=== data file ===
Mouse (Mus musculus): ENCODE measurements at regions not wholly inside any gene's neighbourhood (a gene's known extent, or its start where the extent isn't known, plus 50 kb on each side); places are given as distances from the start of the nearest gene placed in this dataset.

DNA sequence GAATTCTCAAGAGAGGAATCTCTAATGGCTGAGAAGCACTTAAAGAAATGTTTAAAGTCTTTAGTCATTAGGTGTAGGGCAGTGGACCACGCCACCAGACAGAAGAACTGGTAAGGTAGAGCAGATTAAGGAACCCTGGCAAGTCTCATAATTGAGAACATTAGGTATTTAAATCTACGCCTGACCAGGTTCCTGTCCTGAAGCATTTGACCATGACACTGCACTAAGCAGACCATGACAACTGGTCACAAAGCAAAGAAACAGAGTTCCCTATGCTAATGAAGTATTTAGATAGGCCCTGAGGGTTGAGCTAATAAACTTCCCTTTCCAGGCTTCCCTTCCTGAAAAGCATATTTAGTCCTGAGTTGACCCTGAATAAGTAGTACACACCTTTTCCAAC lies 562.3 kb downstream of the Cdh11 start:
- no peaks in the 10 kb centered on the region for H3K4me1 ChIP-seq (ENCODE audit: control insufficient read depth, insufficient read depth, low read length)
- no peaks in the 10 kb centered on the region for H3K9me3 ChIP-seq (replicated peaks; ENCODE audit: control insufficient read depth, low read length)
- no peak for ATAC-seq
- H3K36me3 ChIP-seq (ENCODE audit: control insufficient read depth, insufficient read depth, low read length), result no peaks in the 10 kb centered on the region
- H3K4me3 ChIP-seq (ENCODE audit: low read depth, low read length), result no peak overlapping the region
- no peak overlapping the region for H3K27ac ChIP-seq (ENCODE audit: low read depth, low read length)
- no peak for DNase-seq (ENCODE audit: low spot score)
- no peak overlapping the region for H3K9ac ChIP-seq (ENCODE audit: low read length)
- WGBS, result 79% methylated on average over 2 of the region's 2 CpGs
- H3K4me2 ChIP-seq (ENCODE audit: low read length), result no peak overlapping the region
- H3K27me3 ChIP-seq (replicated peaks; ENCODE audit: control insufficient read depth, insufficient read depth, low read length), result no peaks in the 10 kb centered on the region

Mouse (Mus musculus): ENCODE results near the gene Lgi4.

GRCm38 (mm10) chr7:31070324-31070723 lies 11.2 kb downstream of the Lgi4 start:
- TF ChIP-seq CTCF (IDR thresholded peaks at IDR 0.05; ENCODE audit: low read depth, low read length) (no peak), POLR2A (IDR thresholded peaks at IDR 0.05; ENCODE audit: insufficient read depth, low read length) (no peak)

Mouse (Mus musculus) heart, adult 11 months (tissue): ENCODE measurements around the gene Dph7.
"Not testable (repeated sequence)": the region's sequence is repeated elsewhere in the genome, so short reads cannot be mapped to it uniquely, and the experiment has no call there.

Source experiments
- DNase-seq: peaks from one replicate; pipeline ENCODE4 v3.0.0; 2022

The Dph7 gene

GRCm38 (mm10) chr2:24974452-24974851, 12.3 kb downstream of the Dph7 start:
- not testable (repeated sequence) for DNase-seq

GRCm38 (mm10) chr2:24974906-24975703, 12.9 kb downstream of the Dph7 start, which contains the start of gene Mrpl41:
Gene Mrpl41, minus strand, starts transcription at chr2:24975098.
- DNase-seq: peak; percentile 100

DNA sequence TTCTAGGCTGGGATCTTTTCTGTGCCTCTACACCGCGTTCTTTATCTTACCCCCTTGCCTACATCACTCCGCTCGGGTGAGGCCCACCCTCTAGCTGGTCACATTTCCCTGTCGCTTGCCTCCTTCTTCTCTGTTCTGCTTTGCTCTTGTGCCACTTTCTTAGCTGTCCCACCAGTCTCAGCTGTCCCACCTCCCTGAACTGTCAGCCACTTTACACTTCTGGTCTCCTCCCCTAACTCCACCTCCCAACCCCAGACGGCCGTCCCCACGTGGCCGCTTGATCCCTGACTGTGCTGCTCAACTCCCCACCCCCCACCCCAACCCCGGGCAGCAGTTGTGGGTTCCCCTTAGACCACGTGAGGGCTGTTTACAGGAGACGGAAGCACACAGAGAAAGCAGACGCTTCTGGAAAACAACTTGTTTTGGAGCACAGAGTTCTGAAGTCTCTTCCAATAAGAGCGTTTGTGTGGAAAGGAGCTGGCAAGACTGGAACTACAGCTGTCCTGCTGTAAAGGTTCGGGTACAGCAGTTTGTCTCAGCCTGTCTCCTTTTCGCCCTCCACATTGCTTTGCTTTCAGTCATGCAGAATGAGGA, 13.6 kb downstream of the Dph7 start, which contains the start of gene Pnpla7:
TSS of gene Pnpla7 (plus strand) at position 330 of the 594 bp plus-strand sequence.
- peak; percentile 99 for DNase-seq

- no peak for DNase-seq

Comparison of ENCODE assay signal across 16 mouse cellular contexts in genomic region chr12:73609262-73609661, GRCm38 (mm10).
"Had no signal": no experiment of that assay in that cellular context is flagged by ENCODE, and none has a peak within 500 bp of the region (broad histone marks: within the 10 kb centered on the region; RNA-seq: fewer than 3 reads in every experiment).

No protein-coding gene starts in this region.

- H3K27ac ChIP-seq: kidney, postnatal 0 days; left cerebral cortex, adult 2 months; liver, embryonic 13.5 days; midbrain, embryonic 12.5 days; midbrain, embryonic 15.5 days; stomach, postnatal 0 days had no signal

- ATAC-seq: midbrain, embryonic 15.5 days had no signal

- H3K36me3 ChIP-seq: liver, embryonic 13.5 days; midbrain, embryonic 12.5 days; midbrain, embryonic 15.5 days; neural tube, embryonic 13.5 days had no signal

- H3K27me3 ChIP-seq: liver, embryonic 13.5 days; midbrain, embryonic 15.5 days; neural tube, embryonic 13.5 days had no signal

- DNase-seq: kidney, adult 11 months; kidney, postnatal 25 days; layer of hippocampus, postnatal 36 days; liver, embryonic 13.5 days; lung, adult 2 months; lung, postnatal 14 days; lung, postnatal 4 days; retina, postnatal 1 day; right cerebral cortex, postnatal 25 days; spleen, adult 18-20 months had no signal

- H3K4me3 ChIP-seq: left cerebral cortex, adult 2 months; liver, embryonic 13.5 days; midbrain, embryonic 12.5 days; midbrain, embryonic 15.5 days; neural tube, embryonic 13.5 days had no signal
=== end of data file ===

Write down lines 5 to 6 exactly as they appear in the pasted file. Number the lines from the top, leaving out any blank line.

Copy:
- no peak for ATAC-seq
- H3K36me3 ChIP-seq (ENCODE audit: control insufficient read depth, insufficient read depth, low read length), result no peaks in the 10 kb centered on the region